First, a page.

Moral panics – whose tune is being played?
I recently came across the very interesting and rather brave stuff that Mark Smith, Viv Cree and Gary Clapton are writing on moral panics and child protection. I must confess this was not quite by accident because I was intrigued to see if anyone had ever looked at something I wrote about residential child care a few years ago,* and I found (rather pleasingly) that you had indeed done so. Mark Smith’s article, in particular, prompted me to heave my mind out of its comfortable and rather slothful retirement in order to chip in a few comments.
Of course, it’s the particular orchestration of moral panics and their players the folk devils that’s the interesting question – and even if you can’t see the hand of the conductor at play it is still worth asking the question about whose tune is being played. And – depending on your social location – the curious, concerned or downright outraged gaze that leads us to the individual who is the exceptional embodiment of evil distracts us from our own existential proximity to why children suffer, and our part in failures to protect them. This, in turn, takes us to the ‘difficult’ domain of the political economy of safeguarding children, and it’s to this that Mark Smith refers at the close of his blog, entitled ‘A Panic for our times?’. At work are the mechanisms through which distributional justice bears on the life chances of children. We – all of us – feature in giving this shape even if only through the periodic decisions we make at the ballot box. The list includes the obvious ways in which child welfare is nurtured or denied: public and primary health; early years’ education and child care; housing quality and sufficiency; road safety; the everyday burdens of parenting on meagre and erratic resources.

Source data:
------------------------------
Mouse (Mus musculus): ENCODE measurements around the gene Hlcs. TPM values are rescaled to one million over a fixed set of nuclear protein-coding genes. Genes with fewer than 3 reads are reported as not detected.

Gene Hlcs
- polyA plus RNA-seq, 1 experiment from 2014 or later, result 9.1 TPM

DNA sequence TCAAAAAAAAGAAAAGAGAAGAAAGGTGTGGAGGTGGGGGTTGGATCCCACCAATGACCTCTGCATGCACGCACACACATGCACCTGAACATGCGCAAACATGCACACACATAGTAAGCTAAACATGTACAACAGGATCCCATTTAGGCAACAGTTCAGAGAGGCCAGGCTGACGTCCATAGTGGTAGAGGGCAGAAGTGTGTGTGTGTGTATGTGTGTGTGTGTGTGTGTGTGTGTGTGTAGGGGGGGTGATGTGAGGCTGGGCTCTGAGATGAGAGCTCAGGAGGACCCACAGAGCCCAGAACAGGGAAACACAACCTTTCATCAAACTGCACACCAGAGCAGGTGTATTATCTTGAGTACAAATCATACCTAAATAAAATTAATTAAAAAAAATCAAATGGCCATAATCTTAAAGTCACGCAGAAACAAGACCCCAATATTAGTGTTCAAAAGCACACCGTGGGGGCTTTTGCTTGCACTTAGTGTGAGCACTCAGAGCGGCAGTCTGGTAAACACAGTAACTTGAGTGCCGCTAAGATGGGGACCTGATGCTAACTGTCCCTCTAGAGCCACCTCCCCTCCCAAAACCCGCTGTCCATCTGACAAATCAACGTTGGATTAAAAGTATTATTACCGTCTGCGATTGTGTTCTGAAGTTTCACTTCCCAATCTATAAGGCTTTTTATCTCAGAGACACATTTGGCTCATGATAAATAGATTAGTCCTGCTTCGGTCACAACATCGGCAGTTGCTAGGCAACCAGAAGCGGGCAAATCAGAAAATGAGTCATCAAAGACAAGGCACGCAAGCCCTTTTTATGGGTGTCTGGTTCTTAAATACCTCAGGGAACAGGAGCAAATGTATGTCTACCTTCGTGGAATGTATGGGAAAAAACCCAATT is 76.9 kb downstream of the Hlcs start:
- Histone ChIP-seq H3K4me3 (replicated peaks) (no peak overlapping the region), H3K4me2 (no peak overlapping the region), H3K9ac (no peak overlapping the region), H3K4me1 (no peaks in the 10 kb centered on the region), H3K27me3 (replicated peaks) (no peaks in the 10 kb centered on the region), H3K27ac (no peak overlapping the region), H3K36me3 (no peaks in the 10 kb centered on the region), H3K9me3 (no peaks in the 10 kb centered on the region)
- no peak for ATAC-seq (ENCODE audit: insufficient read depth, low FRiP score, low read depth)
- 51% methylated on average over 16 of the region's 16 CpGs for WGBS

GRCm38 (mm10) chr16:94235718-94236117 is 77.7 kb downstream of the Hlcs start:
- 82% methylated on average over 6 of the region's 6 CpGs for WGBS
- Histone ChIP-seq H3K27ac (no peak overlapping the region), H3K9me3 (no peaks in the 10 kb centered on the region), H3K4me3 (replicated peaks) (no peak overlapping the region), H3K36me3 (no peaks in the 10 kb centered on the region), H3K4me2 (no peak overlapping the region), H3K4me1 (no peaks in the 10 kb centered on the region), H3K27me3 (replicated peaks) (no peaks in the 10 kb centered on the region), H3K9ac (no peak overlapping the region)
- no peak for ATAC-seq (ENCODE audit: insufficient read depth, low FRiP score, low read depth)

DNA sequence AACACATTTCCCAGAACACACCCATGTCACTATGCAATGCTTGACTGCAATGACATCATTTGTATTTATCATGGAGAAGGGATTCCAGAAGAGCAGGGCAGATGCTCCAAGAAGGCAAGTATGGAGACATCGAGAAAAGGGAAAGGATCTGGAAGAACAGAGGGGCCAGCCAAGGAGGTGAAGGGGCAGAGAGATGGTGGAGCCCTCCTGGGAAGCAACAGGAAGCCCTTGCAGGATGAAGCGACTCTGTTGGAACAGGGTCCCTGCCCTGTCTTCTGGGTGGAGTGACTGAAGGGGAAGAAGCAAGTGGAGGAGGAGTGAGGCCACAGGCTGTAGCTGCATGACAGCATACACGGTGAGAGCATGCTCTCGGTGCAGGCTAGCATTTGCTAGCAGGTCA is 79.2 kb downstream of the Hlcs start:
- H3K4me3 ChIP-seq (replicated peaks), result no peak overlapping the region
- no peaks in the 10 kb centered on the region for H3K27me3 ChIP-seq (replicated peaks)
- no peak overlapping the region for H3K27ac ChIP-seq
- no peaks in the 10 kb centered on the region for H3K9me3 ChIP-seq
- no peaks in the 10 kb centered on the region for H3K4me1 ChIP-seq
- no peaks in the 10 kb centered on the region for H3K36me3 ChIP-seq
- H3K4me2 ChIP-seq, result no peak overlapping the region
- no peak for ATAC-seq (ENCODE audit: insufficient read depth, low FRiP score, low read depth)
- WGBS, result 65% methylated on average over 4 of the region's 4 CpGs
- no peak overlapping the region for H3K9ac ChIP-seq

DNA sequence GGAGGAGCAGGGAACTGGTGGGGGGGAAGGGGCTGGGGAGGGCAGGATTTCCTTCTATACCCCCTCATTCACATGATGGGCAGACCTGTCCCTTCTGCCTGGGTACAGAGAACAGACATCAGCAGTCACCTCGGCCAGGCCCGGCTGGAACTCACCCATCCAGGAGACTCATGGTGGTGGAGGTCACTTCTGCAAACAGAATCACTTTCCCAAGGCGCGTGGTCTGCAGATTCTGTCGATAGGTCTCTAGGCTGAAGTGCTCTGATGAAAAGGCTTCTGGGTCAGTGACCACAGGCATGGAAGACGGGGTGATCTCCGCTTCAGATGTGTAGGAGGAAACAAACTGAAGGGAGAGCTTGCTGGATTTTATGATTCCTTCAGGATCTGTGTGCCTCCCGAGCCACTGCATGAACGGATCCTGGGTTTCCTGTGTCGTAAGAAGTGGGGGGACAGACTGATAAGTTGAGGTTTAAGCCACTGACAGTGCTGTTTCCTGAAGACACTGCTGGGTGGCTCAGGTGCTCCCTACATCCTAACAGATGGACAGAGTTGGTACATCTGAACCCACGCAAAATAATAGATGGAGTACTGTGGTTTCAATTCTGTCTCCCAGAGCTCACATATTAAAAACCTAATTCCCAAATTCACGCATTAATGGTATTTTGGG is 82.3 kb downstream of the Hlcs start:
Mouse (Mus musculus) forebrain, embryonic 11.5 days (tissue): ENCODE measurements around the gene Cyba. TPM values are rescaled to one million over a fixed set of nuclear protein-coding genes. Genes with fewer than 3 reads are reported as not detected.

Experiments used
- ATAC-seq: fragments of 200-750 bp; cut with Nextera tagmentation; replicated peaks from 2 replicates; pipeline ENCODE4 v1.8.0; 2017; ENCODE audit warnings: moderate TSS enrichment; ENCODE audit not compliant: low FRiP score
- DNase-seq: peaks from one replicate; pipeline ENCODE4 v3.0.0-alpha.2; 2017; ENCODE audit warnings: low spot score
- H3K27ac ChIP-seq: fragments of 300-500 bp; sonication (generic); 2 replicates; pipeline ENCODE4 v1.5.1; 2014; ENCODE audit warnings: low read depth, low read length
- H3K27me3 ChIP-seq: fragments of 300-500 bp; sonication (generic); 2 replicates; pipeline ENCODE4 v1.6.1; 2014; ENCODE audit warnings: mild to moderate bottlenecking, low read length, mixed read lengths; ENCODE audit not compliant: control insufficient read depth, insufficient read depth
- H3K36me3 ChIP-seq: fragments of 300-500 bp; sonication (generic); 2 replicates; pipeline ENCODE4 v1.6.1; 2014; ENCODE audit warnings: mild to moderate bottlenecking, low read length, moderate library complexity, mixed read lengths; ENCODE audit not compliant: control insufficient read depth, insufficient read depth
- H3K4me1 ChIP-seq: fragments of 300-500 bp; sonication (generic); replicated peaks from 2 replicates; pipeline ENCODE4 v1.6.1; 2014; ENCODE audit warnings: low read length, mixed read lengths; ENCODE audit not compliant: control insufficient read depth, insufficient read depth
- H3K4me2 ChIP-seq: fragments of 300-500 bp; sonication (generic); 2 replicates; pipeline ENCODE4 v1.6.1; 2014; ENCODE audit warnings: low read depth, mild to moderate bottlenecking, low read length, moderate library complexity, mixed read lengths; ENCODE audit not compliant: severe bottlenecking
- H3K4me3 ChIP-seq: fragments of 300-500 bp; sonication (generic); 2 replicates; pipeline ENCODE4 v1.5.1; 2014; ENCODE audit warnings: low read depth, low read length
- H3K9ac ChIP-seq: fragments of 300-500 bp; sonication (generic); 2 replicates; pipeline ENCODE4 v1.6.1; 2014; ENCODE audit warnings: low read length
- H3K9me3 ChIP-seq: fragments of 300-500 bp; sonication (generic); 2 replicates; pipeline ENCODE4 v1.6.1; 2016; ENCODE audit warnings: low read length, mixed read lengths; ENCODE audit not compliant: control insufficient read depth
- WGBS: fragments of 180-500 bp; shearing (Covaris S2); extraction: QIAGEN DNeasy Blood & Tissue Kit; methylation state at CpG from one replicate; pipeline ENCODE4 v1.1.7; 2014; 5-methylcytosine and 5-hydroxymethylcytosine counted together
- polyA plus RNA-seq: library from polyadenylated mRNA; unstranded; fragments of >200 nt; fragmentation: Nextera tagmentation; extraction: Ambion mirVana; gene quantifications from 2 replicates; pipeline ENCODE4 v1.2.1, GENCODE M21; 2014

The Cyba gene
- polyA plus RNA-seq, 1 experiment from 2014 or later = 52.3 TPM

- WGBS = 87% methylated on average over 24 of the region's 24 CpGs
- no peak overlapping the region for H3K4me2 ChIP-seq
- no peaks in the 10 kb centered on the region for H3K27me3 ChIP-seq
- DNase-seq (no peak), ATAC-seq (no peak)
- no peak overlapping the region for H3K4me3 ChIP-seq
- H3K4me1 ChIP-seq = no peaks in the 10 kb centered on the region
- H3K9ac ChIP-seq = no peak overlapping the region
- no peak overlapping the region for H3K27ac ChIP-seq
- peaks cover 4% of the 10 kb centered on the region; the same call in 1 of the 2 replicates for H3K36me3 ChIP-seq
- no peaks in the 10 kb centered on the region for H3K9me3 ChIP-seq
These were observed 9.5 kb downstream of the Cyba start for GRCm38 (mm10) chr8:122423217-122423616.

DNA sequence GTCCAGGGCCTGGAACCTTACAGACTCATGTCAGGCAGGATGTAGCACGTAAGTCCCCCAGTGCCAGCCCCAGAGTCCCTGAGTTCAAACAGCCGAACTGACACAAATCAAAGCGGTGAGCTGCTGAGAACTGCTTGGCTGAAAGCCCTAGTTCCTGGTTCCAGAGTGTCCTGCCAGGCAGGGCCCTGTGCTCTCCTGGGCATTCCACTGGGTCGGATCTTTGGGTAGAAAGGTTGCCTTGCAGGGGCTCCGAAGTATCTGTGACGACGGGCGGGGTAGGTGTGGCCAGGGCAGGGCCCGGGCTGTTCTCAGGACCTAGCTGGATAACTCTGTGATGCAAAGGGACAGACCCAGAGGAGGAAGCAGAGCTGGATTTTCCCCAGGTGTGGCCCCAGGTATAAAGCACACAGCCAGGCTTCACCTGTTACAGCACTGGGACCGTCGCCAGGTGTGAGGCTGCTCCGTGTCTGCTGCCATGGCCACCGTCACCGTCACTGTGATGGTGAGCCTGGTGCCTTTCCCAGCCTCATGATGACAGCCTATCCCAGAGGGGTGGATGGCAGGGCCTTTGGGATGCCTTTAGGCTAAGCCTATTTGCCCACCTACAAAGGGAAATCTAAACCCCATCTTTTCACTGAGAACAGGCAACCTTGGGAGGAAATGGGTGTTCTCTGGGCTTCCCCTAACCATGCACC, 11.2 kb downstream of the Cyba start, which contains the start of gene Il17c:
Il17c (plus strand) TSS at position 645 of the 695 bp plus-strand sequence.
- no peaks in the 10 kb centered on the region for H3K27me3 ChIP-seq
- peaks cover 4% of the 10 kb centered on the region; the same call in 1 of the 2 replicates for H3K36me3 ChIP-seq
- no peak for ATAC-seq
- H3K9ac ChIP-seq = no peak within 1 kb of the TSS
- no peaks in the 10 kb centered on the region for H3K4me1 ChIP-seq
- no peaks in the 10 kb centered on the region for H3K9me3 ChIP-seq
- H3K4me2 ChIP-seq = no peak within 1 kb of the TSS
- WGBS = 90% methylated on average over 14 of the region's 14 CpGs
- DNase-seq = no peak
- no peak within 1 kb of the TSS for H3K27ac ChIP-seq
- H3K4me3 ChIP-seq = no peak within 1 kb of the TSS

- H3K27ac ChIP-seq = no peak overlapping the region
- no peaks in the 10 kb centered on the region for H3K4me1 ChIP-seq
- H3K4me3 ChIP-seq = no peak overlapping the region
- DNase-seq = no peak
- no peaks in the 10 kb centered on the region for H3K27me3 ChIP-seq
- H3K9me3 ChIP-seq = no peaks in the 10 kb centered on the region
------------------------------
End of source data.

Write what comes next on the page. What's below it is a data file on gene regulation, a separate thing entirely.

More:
It is understandable that social workers — troubled with all this sociological knowledge – fret at their part in reproducing social definitions of ‘abuse’ that are ‘partial’. They augment the folk devil narrative. The argument is familiar and well-rehearsed: social workers contribute to an ideological practice that casts wrongdoing in a particular way – and in a way that is significant in what it does not – and cannot – say. The ‘cannot’ is tied to the logic of place – the ‘discourse’ within which social work operates as part of the state apparatus of regulating the moral conduct of individualised child care and welfare. To require of social workers that they step outside this frame must inevitably challenge social work educators to guide their students between the truth of child welfare’s political economy and the daily obligations to ensure the safeguarding of a particular child whose circumstances are truly awful.
David Webb, Emeritus Professor of Social Science at Nottingham Trent University
18th March 2013
*Further reading by David Webb, ‘A Certain Moment: Some Personal Reflections on Aspects of Residential Childcare in the 1950s’, British Journal of Social Work (2010) 40 (5): 1387-1401. doi: 10.1093/bjsw/bcp062